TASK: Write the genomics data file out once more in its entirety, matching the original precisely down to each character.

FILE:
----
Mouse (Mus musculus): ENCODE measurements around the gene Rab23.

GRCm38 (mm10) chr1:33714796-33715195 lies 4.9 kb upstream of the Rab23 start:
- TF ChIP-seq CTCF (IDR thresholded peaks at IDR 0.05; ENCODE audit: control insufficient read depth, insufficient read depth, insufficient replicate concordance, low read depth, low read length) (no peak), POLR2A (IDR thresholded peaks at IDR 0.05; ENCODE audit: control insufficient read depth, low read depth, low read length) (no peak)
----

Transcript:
Mouse (Mus musculus): ENCODE measurements around the gene Rab23.

GRCm38 (mm10) chr1:33714796-33715195 lies 4.9 kb upstream of the Rab23 start:
- TF ChIP-seq CTCF (IDR thresholded peaks at IDR 0.05; ENCODE audit: control insufficient read depth, insufficient read depth, insufficient replicate concordance, low read depth, low read length) (no peak), POLR2A (IDR thresholded peaks at IDR 0.05; ENCODE audit: control insufficient read depth, low read depth, low read length) (no peak)